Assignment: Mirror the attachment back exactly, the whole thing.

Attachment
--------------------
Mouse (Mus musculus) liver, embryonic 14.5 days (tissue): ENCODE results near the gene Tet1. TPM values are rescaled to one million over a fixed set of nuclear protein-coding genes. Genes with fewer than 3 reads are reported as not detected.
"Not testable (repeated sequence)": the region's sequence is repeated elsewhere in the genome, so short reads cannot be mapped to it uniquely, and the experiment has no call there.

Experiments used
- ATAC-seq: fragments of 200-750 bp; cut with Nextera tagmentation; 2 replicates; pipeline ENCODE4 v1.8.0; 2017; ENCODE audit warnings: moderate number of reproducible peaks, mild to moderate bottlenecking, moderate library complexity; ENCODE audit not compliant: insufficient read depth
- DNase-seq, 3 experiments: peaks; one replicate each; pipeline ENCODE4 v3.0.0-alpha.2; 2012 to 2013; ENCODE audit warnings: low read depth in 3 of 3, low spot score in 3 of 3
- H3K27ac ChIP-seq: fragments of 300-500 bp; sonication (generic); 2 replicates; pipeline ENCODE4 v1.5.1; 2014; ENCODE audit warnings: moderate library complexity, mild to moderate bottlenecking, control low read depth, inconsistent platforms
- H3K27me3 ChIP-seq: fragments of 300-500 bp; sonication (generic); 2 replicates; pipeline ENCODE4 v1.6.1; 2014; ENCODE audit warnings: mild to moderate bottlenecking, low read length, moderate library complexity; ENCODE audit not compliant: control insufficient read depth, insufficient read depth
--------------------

Mouse (Mus musculus) liver, embryonic 14.5 days (tissue): ENCODE results near the gene Tet1. TPM values are rescaled to one million over a fixed set of nuclear protein-coding genes. Genes with fewer than 3 reads are reported as not detected.
"Not testable (repeated sequence)": the region's sequence is repeated elsewhere in the genome, so short reads cannot be mapped to it uniquely, and the experiment has no call there.

Experiments used
- ATAC-seq: fragments of 200-750 bp; cut with Nextera tagmentation; 2 replicates; pipeline ENCODE4 v1.8.0; 2017; ENCODE audit warnings: moderate number of reproducible peaks, mild to moderate bottlenecking, moderate library complexity; ENCODE audit not compliant: insufficient read depth
- DNase-seq, 3 experiments: peaks; one replicate each; pipeline ENCODE4 v3.0.0-alpha.2; 2012 to 2013; ENCODE audit warnings: low read depth in 3 of 3, low spot score in 3 of 3
- H3K27ac ChIP-seq: fragments of 300-500 bp; sonication (generic); 2 replicates; pipeline ENCODE4 v1.5.1; 2014; ENCODE audit warnings: moderate library complexity, mild to moderate bottlenecking, control low read depth, inconsistent platforms
- H3K27me3 ChIP-seq: fragments of 300-500 bp; sonication (generic); 2 replicates; pipeline ENCODE4 v1.6.1; 2014; ENCODE audit warnings: mild to moderate bottlenecking, low read length, moderate library complexity; ENCODE audit not compliant: control insufficient read depth, insufficient read depth